I was in college when I started having a regular devotional time. I was excited to introduce this spiritual discipline in my life and, for the first few weeks, I was pretty consistent. But then it got increasingly difficult to maintain this time. I found it hard to stay awake while I read my Bible. My prayer time felt like I was just going through the motions. And on top of that there were things clamoring for my attention: from studying for tests and working on projects, to reading the newspaper and taking out the trash.
Then I read a little booklet that changed my perspective forever: My Heart, Christ’s Home by Robert Munger (#IVP) #myheartchristshome. Written from a metaphorical perspective of Jesus making his home in a new believer’s heart, one of the sections dealt with the devotional time which Munger called “The Living Room.” In the Living Room Christ spent one on one time with the believer. The line that got me was when Jesus told the believer (something to the effect of), “You’ve been thinking that this time is for you. That’s fine, but don’t you realize that I want to spend time with you? I redeemed your life at a great cost and I love you. Don’t miss this time, if only for My sake.”
Reading those words cut directly to my heart! I never thought that spending time with me was something that Christ wanted, something that He desired. I felt convicted, but at the same time affirmed. Jesus wants to spend time with me! It made me look at all that I do during my devotional time with different meaning and purpose. I wanted to hear His voice. I wanted to understand His heart. I longed for the intimacy and empowerment that such thinking implied. After awhile (as I understood the concept of Biblical worship), I no longer call that my quiet time or devotional time, but my Personal Worship time with Jesus.
Over the past 37 years that have transpired since that moment, I have drawn such great strength, profound insight, and deep encouragement from meeting personally with Jesus. Of course, there have been times when I lose sight of the relationship and drift back into the task mindset. As well, there have been times when Jesus wants me to learn how to wait on Him. And sometimes my sin and laziness still gets in the way. But He always draws me back to Him, because – you know – He really does want to spend time with me!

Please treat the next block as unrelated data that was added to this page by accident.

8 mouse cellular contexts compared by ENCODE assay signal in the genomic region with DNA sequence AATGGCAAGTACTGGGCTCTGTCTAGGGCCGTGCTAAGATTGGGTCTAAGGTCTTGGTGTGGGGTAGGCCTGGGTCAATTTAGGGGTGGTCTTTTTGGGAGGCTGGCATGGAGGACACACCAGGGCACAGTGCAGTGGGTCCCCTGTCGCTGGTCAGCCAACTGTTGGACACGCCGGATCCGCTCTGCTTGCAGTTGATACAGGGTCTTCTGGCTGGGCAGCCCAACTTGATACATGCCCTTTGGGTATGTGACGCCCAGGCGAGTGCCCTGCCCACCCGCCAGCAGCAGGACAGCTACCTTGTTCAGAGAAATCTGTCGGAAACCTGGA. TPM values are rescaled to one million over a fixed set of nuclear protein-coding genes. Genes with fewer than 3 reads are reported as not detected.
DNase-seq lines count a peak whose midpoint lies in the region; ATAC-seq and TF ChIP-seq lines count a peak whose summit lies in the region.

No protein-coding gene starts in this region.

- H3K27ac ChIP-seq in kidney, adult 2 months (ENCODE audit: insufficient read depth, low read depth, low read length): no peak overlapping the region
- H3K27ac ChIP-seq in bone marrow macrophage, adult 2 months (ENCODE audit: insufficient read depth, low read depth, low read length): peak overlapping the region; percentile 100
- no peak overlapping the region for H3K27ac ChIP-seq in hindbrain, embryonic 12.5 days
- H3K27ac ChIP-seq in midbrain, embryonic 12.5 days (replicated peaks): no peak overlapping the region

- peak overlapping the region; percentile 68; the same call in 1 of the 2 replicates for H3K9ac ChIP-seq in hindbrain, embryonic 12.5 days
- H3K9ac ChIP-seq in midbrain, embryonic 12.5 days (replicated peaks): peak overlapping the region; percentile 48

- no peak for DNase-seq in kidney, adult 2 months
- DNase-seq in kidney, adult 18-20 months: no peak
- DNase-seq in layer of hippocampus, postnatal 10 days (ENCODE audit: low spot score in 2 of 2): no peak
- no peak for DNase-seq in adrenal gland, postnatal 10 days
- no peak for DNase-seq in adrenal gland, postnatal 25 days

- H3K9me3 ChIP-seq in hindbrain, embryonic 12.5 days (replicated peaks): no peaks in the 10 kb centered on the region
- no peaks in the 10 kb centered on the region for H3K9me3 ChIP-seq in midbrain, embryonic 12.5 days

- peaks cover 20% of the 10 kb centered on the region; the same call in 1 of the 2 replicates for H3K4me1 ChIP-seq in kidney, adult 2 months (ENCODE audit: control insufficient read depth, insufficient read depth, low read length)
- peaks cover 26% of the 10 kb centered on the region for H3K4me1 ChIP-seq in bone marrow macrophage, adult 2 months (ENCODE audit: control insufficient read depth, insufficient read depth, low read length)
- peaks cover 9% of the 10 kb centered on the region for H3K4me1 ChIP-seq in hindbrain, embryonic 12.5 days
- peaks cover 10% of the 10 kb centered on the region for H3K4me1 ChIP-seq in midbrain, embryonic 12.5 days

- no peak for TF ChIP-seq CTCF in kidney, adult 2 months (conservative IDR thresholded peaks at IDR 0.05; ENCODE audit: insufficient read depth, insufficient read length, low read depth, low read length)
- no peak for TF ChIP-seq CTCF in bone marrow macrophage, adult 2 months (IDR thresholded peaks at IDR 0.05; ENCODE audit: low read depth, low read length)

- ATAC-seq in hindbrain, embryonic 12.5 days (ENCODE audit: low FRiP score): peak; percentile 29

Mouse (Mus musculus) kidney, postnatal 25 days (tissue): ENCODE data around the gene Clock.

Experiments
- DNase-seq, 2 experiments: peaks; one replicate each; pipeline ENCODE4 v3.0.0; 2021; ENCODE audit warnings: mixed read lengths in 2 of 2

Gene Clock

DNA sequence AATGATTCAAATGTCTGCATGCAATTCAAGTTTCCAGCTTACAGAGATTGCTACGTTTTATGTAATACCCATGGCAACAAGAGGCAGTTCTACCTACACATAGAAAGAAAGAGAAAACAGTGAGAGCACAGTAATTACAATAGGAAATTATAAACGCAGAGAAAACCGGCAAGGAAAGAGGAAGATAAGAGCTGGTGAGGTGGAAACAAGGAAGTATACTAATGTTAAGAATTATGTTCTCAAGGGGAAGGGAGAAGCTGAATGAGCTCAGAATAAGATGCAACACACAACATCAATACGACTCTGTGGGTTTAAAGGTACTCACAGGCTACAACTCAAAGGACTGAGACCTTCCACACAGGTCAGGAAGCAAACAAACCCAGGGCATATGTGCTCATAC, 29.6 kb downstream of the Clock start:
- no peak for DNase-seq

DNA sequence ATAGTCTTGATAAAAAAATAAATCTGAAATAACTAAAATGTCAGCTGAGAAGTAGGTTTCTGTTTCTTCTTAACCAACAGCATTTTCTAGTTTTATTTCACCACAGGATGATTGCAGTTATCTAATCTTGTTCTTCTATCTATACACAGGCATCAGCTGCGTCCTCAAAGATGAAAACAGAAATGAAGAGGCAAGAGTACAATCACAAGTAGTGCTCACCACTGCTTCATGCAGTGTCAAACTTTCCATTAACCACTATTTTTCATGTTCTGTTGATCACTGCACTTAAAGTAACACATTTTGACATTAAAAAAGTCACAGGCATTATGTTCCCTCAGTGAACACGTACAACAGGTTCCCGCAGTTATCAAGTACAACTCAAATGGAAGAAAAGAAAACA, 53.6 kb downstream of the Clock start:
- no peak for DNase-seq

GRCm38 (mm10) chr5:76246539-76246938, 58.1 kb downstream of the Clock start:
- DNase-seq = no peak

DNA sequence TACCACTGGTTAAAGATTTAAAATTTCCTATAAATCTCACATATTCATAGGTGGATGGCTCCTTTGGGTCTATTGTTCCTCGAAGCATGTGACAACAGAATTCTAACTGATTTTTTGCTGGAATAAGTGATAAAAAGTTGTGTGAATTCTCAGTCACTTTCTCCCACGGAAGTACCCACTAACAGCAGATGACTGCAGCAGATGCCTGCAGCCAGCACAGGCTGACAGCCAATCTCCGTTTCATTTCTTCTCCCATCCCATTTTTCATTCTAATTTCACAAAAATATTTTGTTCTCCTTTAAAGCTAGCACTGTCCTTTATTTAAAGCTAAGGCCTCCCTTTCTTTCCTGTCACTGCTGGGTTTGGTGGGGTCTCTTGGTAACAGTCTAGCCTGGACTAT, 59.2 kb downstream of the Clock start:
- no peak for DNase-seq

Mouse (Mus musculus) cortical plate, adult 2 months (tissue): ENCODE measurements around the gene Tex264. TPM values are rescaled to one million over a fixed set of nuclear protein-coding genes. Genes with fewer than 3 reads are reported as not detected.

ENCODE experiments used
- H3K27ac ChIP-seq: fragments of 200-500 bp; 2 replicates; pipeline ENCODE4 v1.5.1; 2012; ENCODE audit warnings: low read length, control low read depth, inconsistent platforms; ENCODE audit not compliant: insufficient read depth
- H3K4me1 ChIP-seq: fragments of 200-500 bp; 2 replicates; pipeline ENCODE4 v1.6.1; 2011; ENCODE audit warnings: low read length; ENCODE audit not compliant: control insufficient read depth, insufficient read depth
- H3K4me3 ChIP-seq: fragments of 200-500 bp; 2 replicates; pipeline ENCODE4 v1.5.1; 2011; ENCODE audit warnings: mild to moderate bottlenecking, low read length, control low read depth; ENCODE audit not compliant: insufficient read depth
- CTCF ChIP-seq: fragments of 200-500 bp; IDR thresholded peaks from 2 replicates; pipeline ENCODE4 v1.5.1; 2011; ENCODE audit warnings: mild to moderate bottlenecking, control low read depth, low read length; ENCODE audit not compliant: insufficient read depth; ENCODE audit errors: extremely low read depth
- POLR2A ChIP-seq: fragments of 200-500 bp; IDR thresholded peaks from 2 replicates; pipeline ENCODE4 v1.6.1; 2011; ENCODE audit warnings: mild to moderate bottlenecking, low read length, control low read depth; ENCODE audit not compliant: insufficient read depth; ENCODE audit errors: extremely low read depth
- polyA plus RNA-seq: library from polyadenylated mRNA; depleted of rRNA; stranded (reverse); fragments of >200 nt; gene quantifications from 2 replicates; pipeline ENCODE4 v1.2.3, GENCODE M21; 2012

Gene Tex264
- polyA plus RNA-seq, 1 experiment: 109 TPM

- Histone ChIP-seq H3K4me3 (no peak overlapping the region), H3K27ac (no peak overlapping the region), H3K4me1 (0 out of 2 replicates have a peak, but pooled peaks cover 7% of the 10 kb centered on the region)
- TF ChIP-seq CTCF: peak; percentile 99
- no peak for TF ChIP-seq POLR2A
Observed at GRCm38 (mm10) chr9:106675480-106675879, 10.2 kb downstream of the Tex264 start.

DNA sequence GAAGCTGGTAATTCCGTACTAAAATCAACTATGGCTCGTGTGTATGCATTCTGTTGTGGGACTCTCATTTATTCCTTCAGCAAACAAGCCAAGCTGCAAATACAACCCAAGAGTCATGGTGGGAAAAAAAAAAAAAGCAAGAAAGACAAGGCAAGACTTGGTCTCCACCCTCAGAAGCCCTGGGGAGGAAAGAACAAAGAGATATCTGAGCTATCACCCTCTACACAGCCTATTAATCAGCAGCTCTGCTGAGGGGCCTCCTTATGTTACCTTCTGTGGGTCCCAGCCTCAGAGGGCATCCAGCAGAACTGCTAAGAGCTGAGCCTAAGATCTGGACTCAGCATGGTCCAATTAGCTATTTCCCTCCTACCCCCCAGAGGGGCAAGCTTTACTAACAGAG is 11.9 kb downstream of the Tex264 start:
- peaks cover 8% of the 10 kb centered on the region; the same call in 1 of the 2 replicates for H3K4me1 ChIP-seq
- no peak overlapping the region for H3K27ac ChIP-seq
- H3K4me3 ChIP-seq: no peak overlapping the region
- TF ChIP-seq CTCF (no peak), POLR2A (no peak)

Did you know Jesus wants to spend time with you? That He desires your presence and company? That He longs to impart His heart to you? And that He wants to hear what’s on your heart (even though He already knows – He loves to hear you express it)?
He is jealous for me. His love is a hurricane; I am a tree bending beneath the weight of His wind and mercy (#howheloves #johnmarkmcmillan)
3 thoughts on “Jesus Wants to Meet with Me!”
Love this 🙂 Thanks Doug xo
From: wholelifeworship <email@example.com> Reply-To: wholelifeworship <firstname.lastname@example.org> Date: Thursday, August 21, 2014 at 3:00 AM To: krista westfall <email@example.com> Subject: [New post] Jesus Wants to Meet with Me!
wholelifeworship posted: ” I was in college when I started having a regular devotional time. I was excited to introduce this spiritual discipline in my life and, for the first few weeks, I was pretty consistent. But then it got increasingly difficult to maintain this time. I fo”
If Jesus [wants] to meet with His followers, why does it so often feel as though nothing of a two way exchange happens? I get on my knees and pray. I wait quietly to hear His voice. Nothing… I read scripture. I meditate and try to truly understand the meaning for me. I learn and grow over time and yet it still feels like a silent one-way exchange. I know it’s not true because I can see and touch and articulate the growth and change in my life and behaviors. One would think that if Jesus really [wants] to meet with us, He’d also [want] us to feel the reciprocity of that meeting when we go to Him and wait upon Him. It seems to make it more difficult; more of a chore to to go into His presence when there is silence in return. I seems to be a bit of a conundrum (at least for me).
You raise a great question! And it is more complex than can be answered in a short response. Two things: our expectations as to how God will speak to us gets in the way of us actually “hearing” him. The practice of “noticing” is helpful. Do you sense consolation at times when you read Scripture? Do you notice any physical sensations as you pray or listen? Do you notice something significant in your thoughts during your time with God? Do you notice peace or joy or caution or concern or dissatisfaction? It could be you or something else – or it could be God. It is okay to ask, “Is that you, Lord?” The other thought is our impatience of wanting God to reply to us on demand. Sometimes His silence is saying something to us. He is not obligated to respond to us, since He is God. But his silence does not mean he is absent or that he doesn’t love us – for he does! I also recommend Dallas Willard’s book “Hearing God” – it might be helpful. Thanks for such an insightful question!